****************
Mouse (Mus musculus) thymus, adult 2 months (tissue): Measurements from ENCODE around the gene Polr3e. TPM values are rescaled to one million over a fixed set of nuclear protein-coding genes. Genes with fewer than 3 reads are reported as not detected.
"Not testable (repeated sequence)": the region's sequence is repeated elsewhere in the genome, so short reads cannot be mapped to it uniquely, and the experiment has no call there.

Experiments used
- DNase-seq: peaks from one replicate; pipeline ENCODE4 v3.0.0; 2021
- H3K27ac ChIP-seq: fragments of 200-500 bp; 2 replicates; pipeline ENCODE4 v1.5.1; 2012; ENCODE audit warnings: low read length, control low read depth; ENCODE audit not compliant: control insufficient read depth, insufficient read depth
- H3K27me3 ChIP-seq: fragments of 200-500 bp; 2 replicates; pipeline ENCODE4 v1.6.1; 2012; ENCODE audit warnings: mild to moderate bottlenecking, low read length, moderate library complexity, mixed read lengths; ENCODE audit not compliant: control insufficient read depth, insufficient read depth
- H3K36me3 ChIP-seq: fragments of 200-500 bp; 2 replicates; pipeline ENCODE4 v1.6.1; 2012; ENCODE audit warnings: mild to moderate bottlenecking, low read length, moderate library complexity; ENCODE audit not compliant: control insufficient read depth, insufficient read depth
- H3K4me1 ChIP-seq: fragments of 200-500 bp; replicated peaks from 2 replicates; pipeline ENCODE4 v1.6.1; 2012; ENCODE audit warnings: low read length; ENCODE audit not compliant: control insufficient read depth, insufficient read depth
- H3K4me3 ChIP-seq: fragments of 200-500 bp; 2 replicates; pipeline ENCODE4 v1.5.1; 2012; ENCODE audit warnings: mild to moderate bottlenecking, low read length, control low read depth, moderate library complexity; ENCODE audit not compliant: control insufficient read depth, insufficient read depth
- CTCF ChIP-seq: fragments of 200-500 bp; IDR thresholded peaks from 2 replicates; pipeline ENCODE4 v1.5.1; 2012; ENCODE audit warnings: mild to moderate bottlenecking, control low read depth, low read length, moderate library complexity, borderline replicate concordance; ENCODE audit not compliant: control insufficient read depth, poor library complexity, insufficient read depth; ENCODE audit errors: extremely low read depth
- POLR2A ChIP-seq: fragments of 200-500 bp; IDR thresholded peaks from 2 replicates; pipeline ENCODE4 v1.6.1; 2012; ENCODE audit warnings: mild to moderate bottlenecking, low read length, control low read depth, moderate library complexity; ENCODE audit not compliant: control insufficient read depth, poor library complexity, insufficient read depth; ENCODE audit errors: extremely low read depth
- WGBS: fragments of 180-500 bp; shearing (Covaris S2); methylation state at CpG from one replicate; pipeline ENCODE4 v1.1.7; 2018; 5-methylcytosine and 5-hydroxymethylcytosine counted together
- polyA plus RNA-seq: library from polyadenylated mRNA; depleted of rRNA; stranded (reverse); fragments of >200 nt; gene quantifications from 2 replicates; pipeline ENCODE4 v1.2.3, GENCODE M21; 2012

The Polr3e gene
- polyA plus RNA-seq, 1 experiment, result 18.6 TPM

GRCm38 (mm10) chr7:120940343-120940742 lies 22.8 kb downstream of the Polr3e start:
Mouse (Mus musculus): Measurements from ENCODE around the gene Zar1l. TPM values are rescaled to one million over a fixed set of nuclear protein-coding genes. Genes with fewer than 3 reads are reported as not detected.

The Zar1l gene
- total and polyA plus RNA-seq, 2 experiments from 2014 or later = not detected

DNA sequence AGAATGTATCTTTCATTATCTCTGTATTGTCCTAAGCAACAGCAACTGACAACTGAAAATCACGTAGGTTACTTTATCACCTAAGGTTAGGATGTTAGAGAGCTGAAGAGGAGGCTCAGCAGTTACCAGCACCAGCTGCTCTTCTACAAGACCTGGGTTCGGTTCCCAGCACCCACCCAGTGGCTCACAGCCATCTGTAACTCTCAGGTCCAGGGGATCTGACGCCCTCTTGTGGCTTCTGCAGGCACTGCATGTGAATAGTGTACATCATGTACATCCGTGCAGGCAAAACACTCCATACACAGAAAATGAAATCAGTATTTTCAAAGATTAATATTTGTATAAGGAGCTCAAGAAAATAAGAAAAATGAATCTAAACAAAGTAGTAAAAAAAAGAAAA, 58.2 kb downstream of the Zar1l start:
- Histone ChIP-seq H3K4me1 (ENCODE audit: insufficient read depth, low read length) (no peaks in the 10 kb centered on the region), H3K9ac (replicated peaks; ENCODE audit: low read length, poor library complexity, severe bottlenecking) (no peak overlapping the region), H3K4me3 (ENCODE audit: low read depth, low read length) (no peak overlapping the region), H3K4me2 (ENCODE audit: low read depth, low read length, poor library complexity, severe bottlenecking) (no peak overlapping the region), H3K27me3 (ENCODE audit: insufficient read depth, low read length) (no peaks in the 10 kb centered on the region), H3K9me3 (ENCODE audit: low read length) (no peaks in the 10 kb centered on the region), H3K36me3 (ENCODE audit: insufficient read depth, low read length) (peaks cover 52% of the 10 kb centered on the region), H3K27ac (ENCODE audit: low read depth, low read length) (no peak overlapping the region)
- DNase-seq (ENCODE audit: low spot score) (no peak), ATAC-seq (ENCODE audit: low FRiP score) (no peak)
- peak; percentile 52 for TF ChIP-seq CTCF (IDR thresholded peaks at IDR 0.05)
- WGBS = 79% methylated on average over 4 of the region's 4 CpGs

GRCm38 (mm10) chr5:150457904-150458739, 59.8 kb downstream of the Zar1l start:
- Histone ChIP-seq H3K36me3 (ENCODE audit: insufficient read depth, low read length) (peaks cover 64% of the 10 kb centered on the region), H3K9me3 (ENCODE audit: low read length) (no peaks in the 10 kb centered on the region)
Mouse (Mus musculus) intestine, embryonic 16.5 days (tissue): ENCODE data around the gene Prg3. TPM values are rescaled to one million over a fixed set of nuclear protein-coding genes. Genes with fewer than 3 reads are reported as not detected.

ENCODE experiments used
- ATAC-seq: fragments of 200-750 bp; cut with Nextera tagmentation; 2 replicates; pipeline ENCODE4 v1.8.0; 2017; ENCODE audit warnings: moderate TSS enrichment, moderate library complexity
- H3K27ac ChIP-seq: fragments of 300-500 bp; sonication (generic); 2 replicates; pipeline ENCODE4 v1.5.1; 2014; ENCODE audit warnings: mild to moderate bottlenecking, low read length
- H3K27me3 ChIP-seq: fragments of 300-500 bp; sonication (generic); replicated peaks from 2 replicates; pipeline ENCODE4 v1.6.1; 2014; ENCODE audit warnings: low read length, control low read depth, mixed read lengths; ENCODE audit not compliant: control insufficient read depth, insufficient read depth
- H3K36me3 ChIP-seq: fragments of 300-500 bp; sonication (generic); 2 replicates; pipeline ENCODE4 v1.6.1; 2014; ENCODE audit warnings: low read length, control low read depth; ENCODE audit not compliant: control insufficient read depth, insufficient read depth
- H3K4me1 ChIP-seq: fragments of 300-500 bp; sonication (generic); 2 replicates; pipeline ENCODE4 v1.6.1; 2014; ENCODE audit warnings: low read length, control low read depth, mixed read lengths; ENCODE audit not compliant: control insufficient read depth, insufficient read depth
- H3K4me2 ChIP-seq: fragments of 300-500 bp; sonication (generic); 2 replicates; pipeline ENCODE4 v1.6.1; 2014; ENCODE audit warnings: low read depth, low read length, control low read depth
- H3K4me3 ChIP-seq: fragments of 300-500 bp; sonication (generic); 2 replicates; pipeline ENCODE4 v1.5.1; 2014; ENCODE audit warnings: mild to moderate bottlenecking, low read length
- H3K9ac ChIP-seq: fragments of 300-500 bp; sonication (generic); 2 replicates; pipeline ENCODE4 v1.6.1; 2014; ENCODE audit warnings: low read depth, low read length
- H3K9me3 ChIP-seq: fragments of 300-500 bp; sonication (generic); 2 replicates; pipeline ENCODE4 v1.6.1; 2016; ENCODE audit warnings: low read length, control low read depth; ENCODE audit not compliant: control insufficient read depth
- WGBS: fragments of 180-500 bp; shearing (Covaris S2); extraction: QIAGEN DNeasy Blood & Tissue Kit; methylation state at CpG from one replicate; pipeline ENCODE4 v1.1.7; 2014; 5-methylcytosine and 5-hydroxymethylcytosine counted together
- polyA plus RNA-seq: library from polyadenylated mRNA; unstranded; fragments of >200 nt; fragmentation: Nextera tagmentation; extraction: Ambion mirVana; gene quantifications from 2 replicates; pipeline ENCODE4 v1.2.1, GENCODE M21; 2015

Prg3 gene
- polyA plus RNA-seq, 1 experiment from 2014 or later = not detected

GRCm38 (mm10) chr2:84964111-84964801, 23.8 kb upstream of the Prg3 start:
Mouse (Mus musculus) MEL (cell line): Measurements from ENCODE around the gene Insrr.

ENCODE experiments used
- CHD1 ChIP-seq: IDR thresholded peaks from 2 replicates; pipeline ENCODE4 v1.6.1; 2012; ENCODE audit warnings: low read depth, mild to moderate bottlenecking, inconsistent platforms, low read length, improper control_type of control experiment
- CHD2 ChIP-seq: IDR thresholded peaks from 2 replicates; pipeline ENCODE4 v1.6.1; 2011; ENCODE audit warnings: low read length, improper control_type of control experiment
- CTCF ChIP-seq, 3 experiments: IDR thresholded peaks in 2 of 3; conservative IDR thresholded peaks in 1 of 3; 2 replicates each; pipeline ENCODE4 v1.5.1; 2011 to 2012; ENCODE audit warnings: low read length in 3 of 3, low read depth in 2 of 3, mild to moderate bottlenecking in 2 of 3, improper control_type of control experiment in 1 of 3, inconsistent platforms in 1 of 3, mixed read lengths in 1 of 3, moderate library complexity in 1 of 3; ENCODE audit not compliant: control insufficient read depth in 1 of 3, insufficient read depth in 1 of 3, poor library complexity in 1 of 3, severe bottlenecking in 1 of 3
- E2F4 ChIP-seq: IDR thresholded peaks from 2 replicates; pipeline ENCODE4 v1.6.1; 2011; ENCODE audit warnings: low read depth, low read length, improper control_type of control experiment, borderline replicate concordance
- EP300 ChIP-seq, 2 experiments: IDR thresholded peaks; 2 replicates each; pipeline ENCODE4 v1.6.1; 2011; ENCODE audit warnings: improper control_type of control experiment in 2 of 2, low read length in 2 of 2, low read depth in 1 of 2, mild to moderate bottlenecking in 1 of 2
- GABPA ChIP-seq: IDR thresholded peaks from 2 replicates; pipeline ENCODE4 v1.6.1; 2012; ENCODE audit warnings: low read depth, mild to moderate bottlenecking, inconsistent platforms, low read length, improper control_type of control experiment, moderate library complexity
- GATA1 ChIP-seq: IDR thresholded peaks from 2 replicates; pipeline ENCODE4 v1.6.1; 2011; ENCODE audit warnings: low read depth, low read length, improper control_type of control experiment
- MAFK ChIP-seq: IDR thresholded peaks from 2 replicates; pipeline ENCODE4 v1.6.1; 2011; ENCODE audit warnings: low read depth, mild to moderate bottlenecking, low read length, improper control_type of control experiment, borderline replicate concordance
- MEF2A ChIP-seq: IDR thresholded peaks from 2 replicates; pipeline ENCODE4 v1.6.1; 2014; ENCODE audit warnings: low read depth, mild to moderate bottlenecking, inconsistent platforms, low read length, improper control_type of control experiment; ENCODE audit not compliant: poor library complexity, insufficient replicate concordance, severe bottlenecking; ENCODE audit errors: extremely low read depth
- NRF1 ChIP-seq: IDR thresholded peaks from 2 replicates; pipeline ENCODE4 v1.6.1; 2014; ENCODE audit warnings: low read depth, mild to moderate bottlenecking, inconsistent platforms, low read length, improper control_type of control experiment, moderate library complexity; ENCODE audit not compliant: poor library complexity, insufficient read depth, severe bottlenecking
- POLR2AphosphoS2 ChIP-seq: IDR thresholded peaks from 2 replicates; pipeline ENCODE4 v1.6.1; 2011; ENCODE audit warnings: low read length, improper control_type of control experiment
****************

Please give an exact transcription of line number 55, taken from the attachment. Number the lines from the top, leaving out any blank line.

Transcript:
- POLR2AphosphoS2 ChIP-seq: IDR thresholded peaks from 2 replicates; pipeline ENCODE4 v1.6.1; 2011; ENCODE audit warnings: low read length, improper control_type of control experiment